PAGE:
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THE NASHVILLE GLODU FRIDAY, OCTOBER 16. 1908.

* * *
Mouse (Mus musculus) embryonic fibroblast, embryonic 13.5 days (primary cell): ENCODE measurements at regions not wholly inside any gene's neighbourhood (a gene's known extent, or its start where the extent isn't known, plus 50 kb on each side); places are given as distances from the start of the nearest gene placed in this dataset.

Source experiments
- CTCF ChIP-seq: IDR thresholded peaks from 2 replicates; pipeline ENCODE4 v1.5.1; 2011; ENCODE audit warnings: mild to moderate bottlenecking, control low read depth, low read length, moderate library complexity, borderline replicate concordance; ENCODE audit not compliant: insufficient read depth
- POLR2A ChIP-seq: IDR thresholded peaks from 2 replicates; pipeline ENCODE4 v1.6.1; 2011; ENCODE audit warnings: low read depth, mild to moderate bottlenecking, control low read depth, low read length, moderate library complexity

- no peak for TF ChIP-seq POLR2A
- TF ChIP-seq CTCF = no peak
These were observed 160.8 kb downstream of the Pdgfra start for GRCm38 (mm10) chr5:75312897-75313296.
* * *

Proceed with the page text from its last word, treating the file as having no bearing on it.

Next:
I THE SAGRET DRAM CrtLLHD 'Out In The Streets", WILL DE RLNDERED AT Jackson Temple (V II. E. Church FOR THE W:KKIT OF JACKSOS tlBPLE MONDAY SIGHT October 19, 1908 PROMPTLY AT 8;00 P. M. . 1,200 tickets on sale. Several hun dreds already sold. Audience will be composed of many of the same per song who witnessed the rendition at Spruce Street Baptist Church. Four small children will play brilliant parts during the program. 'Partici pants come from all parts of Nash ville from extreme East (Rock City) to extreme west, north and south. Music will be superb. Fisk, Roger Williams and Walden will be repre sented. Program. Invocation 1. Piano Solo Miss Mabel Scott. 2. Recitation, "Hiawatha's Childhood" Little Miss Ruth Upshaw. 3. Duet (vocal) Masters R. S. White, Jr., and Allen Carroll White. 4. Solo (selected) Mr. Jas. Alexander. 5. Selection From F. H. Bryant Miss Katie Porter (Rock City Schools). ,G. Solo Mr. Daniel Alexander. 7. Reading Mif-'s Charlotte Beatrice Phillips. 8. Solo Miss Lady Emma Phillips. 9. Reading Miss Cornelia Bell Scott. ID. Solo 1 Miss Geneva Bender. Drama. Piano Solo Miss Janice Lee Noel. Vocal Solo , . . ."What would you do?" Miss Geneva Bender. v Vocal Solo "Face to Face" Miss Sophronia Brown. - Vocal Solo Ora Pro Nobis Mrs. Josie E. Henderson. Vocal Duet Miss M. E. V. Reed and Mrs. Josie E. Henderson. Double Quartet .......... ........... f fJL, Mr. Jas.' Alexander and Others." Admission, 10 cents. Come early if you wish a good seat. MRS. A. M. TOWNSEND, MRS. LULA G. BENTON, Managers. REV. E. F. B. AMOS Pastor. All participants and frinds who in tend seeing this Drama are kindly urged to be in their seats at 7:30, so that all may have an opportunity of getting home on the cars. Ticket Contestants Miss Louise All, Mrs. Benton and Mr. Thos. Alli V6nv V Prizes. $10.00 for the largest amount over $35. $5.00 for the largest amount over $20. WHEN YOU NEED Concrete, Cement and Granite Pavements, Coping, Steps and Porches, Tombstones and Foot Scrapers, call W. E. ELLISON, t)2S-ll(h Ave, L . Phone Main 2298. BIRTHDAY PARTY. A crowd of merry little people as sembled a few evenings ago at the home of Mr. and Mrs. Andrew Outlaw, 720 Gay street, to celebrate the sev enth anniversary of their little daugh ter, Roberta. After games refresh ments were served in the dining room, which was beautifully decora ted with flowers. Mrs. Outlaw was assisted by Mrs. Bottle Campbell and Miss Mattie Matthews. The young hostess received many handsome gifts. Those present were Misses Ro berta Outlaw, Annie Daly, Flora Boyd, Katie Drew, Lillian and Reba Wat son, Rachel Russell, Alberta1 and An nie Thomas, Masters William Ilollins, Jr., Joe Lee Turner, Jno. Farris, Nor ris Oir and Osey Brown. FIRST ANNIVERSARY. H. W. iSalters, the manager of the famous P. A. Club, requests all mem bers to assist Its first anniversary Thursday at 3:30 o'clock , p..-m., Oct. 22, at 1408 Harding streets lillillllllf PORT. J. Lee. J. Lee, the Negro jockey, who is rid ing in the East, continues to win races, not only does he land small purses, but goes after the large ones iu the same. manner. He is holding his own out East among all the country's best, and we hope he will continue the good work and win for himself a place beside Isaac, Murphy, Monk Overton, T. Williams, S. Purkins, J. Winkfieldr D. Austin and many other famous Negro jockeys, who have won fame upon the American turf. The colored boys have always been good riders; and now that it U a paying business, we hope they will continue to forge their way to the front ranks. The Outlook for Football. As the season prows older the anx iety of the iovf-rs of the gridiron sport become more anxious as to what ar ticle of the game will be dished out to them this year by the several teams in the city. From every quarter has come the usual annual wail about a shortage of material. No back field, no ends, no line men, no competent quarterback, and so they go it until you would imagine that the game this season would have to be; played with only three men to a side and the chalk lines to do the coaching. But every one has learned to regard dope as being dope, and to expect a high class of sport whether the coaches have available material or not. Some of the best teams in the South will be seen here this fall to meet Me harry and Fisk. Fisk has' so far scheduled Knoxville and Atlanta Bap tist College, and, of course, the Me- harry game for Thanksgiving. Coach Giles is also contemplating a game with Tuskegee at Tuskegee. These games alone make up a fairly good schedule, with probably some lighter gams sandwitched in. On Saturday the scrubs will take on Pearl High School. This will be a lively game. The High School boys, fresh from their victory over the defeat of the Walden Scrubs last Saturday, will go In determined to win. Their victory Saturday came as a surprise to many. but it was nevetheless a clean cut victory. Walden can always be depended upon to furnish a strong team, but, of course, to be in line on the dope, you must ring in the usual wail. True a large number of last year's team graduated, leaving many gaps tofill up, but when it is remembered that students enter Meharry every year who have finished TroWee-scTiboIs of the'eountf f and where athletics are conducted on a high plane, and where some of the best athletes in the country are de veloped, it will be seen that a coach of the Walden team has a decided ad vantage over those colleges that are not doing post-graduate work. However the case may be, the people are anxious that clean sport on a high order be furnished, and they stand ready to pay for it at a reasonable price. And they feel confident that the authorities at the universities will see to it that this Is done. Joe Cans, the greatest lightweight fighter the world has ever known, has at last lost the honor place. He may not be all in, but we hardly think there is enough left of him to bring him back into his own. He may be good for a few more short battles of C, 8 or 10 rounds, but the old man has played his last trump card and lost. He was without doubt, the most scientific fighter of his day; and with all due respect to the many younger men at the game there are none that are the equal of him when in his prime. Age was the only thing that could down the great Gans. Even when put against a young man, he gave a good account of himself, and only sur rendered when he had fought beyond human endurance and had gone down from physical exhaustion. The great est factor he had to depend upon was his grit and with that the old gladi ator entered the arena to face a young er man and his erstwhile vanquished foe. He was the last of a famous old school of men who, from time to time, have been before the public, and who are fast passing away. He is a Negro and this emphasizes the fact that the great glory that has come to him has been deservedly won, The "Black Shadow," as he was oft en called, was a man who had fought his way up from the bottom to a place where he had to be reckoned with when it came to settle the champion ship. Laboring under great odds, he won his battle and made a name that will always live in the pugilistic world The Negro has always been a factor in that branch of sport, and there have always bec-n good men among them in every class. No sooner has one gone than another has appeared, and. like Banquos ghost, they will not down We have had our Peter Jackson, our Geo. Dixon, our Joe Walcott, our Joe Gans and many others, and we still have Sam Langford, Jack Johnson and young Peter Jackson, all of whom are first-class men only waiting for a chance to show that the Negro is in the game to stay. There has nevert been any doubt about the Negro's ability as a fight er. He only wants a chance and when given that he more than makes good. The color line is being drawn closer every year. It seems to be the understanding not to give the Negro a chance; but the sporting Dtihlio that is the real supporter of the game demands good bouts and it is the one who will say, whether Mr. Negro must step down, and, out ; and if that is to be the case, we are thinking that he ha3 a long lease of life as a fighter in the pugilistic arena. It is hoped that there will soon appear another Ne gro champion lightweight. Football above all other sports is really a science and stands out as the most scientific sport now before the American public. True, baseball, ten nis, golf and many others have their share of admirers, but when it comes to football the others pale into insig nificance. .. 'No game to-day has as many different parts, as many plays, and as many different styles -of play as football. It takes a man with more than the average amount of nerve to play the game. No matter how pro ficient Ije .may, be in other things, when that nerve, or, rather, grit, is not there he is turned away by the Coach and pronounced "not good enough." Many a g'ood man is turned away because he. jias not that element of nerve necessary to face the many dif ficult tasks put before-him. You can always develop a player when he has the grit and; endurance, but when that is lacking you cannot use the man, no matter what his other good points may be. Speed is also a' factor in the new game. Now take a man with speed and little weight, plenty of grit, and he is a harder foe than a heavy one. We have had an example of "that right here in Nashville. Take a man of Al lison's build: he was small, very light, weighing scarcely more than one hun dred and fifty pounds, yet he was given a position over men much heavier than he, who seemed to be good men. put the Coach saw fit to give the pqsition to the man with speed,'- grit and endurance. Take the case of Marquess of Fisk, and you have the same thing demonstrated a small man, fast, grity and always dan gerous, evenj at the last, moment, apt to tear away" and by a long run snatch victory out of defeat. Time and again this thing has been done and it only goe3 to snojv that the man with the endurance i the one to be desired and who is the ! most dangerous at all times. "" , Then there , is experience which is also a "great-;factor and without it you have no team work, for a new man is iUs,A:s.aiw'iHSJande8peciaJi.yB1a1wheQ. against a strong team. Next comes the natural ability: one must have this and when you find it in a man, along with the other strong points, you have a star' of the first magnitude. Of course, they are not found every day; but' no city, has been more fortunate than Nashville. She has seen some of the best football players ever devel oped, and whenever they leave these institutions and' go to others they have no trouble making the team. It seems that they get the foundation work right, and the structure they build is always reliable and beautiful. There are but few cases where men have left these schools and gone to others where they have not made good. You often find on a team several stars, :mt no team work; this goes to say that each man has a duty to perform n every play and when one of them fails to do his part the formation is spoiled and the play is lost. Each man is only a part of the machine and when any one of them; fails, the ma chine has some lost motion and is not running smooth. But when you find eleven men, each doing his part at the right time and right place, then you have team work, and that team will always be a hard one to beat. Then you have that college spirit and that above all things is the most dan gerous., utten a team goes on the field outweighed and really facing a better team, but they will have so much of that college spirit that they are always fighting hard and the op ponent must always be on the alert, for at any moment they ma1 rise up and. amid the cheers of the loyal stu dent body, take away the victory when it seemed that defeat was their lot. The teams of Nashville have lost most of their old stars, but we are hoping that the coming season will find new men in the field to take the mantle and wear it with all the dig nity of the men who have gone out to battle with the problem of life. The Globe wishes them success, and may they be as brilliant in their life's work as they have been upon the grid iron. J. BLAINE BOYD. CONDOLENCE. The many relatives and friends Mr. and Mrs. William Crutcher, 1639 Patterson street, join with them to share a part of their grief and sor row over the loss of their little son William Edgar Crutoher, who was to that family a precious jewel, only liV' ing a short life of eighteen months While we feel it Is a hard task to give him up, yet we know It is heav en's gain, and on the day of the gen eral resurrection we shall see him again. T V f V f V y ? f t y y y f y T y y y t ON THE CORNER FIFTH AVENUE AND CKUBCH STREET. Fa S uifs For the Family MEN, WOMEN, COYS AND MISSES; Bring us your entire family, we can completely clothe them in Suits, Shoes, Hats, Furnishing Goods the very best consis tent with price is here HART,' SCIIAFFriEM' HAM ' FINE SUITS FOR Full Dress and Tuxedo for $14:85 Our Special for Men's all $20 values Suits, Overcoats, Raincoats. oys Largest department in Nashville for. little men. Suits and Over coats, ages 2 1-2 to 17 years, in price from $2.50 to $12.00. LONG PANT SUITS, $8.00 to $20.00. ladles' $5.00 Values, Bootees. In Tan & Black. Ladles' $4 Shoes. In all the newest styles, all sles Misses' $3 Shoes, ust what Is wanted for the school miss DAVIDSON COUNTY INSTITUTE. The teachers Institute of Davidson County met last Saturday with Prof. W. II. Card, President, in- the chair. The secretary being absent ithe min utes were omitted and the program taken up. The institute listened to quite an interesting paper read by Miss Thompson on the subject, "Pri mary Teaching." It was an excel lent paper full of useful thought and proved to have been prepared with much care. Prof. W. C. Anderson, the Superintendent, favored the in stitute with remarks (touching chief ly upon the Reading Course work. Upon his suggestion it was agreed to VlTs'duss4only"6h(1rrtitftU'0nbjects belonging to primary and secondary work in our monthly institute; the other to be taken up during the State Institute later on. It was further de cided that there shall be one and the same one in each meeting to teach this subject. Prof. ' Brown was appointed to teach grammar at the next meet ing. His work will be the noun in its various usuages in sentences. The following were appointed ex ecutive committee of the institute: B. Buford, W. R. Davis, Miss Ma mie Thompson, Mrs. Cora Field and Mrs. L. D. Bumbrey. Miss Georgia Jolly is appointed to teach primary reading and Mr. Bu ford secondary reading in the next meeting. THE C. H. P. CLUB ENTERTAINED. The C. II. P. Club was entertained at the home of Mr. and Mrs. Mitchell, Thursday evening. There was a full attendance of members and plans for the winter were discussed. The guests aside from the club mem bers, were Mr. and Mrs. William Mc- Clain, Mrs. J. IL Franklin. After the business session delightful refresh ments were served. The Club will meet at Mrs. Turner's home next Thursday evening. FISK NOTES. The Athletic Association of Fisk held its second meeting last Tuesday night in Livingston Hall. The first game of football will be Saturday at 2:30 between Fisk's sec ond team and Pearl High School. Prof. F. B. Wilson is the new pro fessor of mechanical drawing at Fisk He succeeded Prof. Brown, who has gone to Howard University. Mr. Perry A. Olden, who has been in Chicago for the summer, has re turned and entered risk University Fisk has several new instructors this year and things are moving on nicely. The new library of the University is being rushed toward completion. The subject "Character Building" was very successfully discussed in the Y. M. C. A. meeting last Sunday. The remains of Mrs. Minor were brought to the city Sunday morning from Belleville, 111. The funeral serv ices were conducted by Rev. B. M Seymour and Rev. Mr. Roberts. The interment occurred at Hampton, Tenn The carnival this week has been a success so far, and a good attendance is promised for the remainder of the week, and every one is taking part In the festivities. Carnival parties are tha order of the day. The shows are especially clean and attractive. HIT Shoes 2 y Y 4b Y Y f v 1 f I t y X OEfJ $20 TO special wear '$35 to $60. Ladio s3 uifs New Models arriving dally. Don't fall to give our lino of Suits. Furs, Cloaks. Skirts an inspection. Always a positive saving when you buy here.' FlirC ?Pet'lnl values In Mink, Lynx, I Ul 0 Martens and popular-priced furs OURS $14.85 FALL Are the talk of the town. SUITS Handsome models at $22.00 to $4350. lH 10 Iw.iO i o rt MEN RED FOX SHOES Richardson Bros.' Make. . $3.50 to $5.00 2.48 1.98 TICKET OFFICES UNION STATION, BROADWAY CITY OFFICE In Maxwell Houso, Corner Churrfc Street and 4th Ave., Ncrih. PHONE K1AUI 377 (Corrected January 12, 1908.) Reaves. .W-$t .a.ndNorlhwest Arrim 7:00am-Memphls, Hlckinim, Pa- ;?:3Tipru duciih, St. Louis, con conuects for Ontreville (!) 2:15 a-Faducali, .Hickman, l:32pr , Jackson I5::i0pm Waverly Accommodation, 6.00am 8:00pm "Dixie Flyer" solid train 8:u"kui! to St. Louis, ll:30pm Mem ph!s and Hickman G:DC:un (SOUTH AND EAST. 2:2lam Chicago and Florid a t3an Limited. 9:30a m St. Louis- Jacksonville I'c&pm "Dixie Flyer." Con nections (!) lor all branch line points. 12: 17pm Chicago, JacKsonvule . i!:'.a)pn uixie r iyer. ooiiu train. Dining cars. ;i:H0 p m Chattanoo.ta and thelO:GOan , Fast. Connections (!) lor Whelbyville, .Sparta, F:iyei t- vllie, lluntsville, Tracy City, South Pitibbursr. !6:00 p m Tullahoma Accommoda- !8:ljan tion. Connects for (Shelby- j vine. 9:30 p m Chattanooga, Atlanta G::!5an Aiuiusta and points be- j youd. LEBANON TRAINS. . j !7:00am Lebanon Mixed ...... !9:25ani Lebanon Express liiupn. ":00pm Lebanon Accommodation !ti:4tpn T I A l.tt IU.'ll..v' rally. IDally except Sunday. W. M. HUNT, C. T. A., Maxwell House. POWELL PHILLIPS. P. A., Maxwell House. W. L. DAN LEY, Gi. i A., Union Station. f GRAND Docia alOa Ik tS Its Lolly a W.IIVV, 1 MONDAY NIGHT, OCTOBER 19, '08. ODD FELLOWS IlfiLL EURAKA BENEFIT 1. Grand March with Tempest. 2. 1 Glide Two Step. 3. Grand SquareJ ) a. - j r r ii ! l t ' i. Minuet Oxford. 5. Military Lances. 6. Three Step. 7. Plain Waltz. 8 .1 Two-Figure German. 9. Survana. 101 Bran Bance. All are respectfully invited to at' tend. Good order will be observed Regular Dancing Class opened even r Monday and Friday nights.. Mr. Docl Liner will be see:i each night elvinf instructions free of charge to all wish.; ing to learn the new aances that wilt!:5 be put on. The ORCHESTRA Is com, posed of five pieces, so come ouli Refreshments will be served and 1 good time to all. ; Remember day and date. j DOCK LINER, Instructor, Admission, 15 Cents. IV f 1 I ..-"thel.